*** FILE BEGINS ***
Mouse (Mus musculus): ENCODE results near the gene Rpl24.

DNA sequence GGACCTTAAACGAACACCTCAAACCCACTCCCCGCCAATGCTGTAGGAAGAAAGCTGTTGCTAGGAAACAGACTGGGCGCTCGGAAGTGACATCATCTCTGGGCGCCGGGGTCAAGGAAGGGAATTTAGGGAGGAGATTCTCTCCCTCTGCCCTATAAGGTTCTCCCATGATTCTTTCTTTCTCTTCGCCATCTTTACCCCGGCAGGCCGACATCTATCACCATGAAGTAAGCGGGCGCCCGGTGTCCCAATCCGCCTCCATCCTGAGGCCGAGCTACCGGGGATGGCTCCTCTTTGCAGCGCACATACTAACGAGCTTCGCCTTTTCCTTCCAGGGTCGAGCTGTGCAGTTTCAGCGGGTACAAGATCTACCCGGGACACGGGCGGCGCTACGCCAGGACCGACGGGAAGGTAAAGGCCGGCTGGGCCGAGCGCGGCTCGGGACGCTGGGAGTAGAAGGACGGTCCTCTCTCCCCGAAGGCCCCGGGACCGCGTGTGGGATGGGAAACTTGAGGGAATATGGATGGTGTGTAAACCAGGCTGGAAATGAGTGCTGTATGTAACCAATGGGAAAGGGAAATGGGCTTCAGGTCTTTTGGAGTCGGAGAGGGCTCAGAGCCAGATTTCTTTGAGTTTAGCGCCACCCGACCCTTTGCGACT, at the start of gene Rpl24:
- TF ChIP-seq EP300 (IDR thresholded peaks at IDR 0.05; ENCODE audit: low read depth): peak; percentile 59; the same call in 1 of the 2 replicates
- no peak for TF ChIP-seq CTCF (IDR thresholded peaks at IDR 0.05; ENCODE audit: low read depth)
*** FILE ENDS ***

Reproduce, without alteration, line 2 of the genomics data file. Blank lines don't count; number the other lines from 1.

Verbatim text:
DNA sequence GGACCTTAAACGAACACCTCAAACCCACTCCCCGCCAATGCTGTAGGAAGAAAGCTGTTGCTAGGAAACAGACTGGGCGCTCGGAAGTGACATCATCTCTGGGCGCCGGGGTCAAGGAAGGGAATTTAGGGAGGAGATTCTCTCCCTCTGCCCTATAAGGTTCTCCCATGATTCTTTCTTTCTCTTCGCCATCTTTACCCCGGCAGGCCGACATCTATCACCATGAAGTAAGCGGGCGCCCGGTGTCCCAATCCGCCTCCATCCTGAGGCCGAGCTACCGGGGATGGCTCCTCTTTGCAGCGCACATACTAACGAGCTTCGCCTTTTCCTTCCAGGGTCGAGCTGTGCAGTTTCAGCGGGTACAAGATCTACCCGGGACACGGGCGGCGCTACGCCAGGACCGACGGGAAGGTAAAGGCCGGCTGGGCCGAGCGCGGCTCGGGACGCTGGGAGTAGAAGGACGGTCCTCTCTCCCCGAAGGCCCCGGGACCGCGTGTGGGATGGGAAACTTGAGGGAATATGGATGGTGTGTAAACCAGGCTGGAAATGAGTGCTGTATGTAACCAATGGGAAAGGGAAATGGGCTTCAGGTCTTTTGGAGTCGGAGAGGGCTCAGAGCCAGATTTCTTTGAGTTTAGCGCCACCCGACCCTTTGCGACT, at the start of gene Rpl24: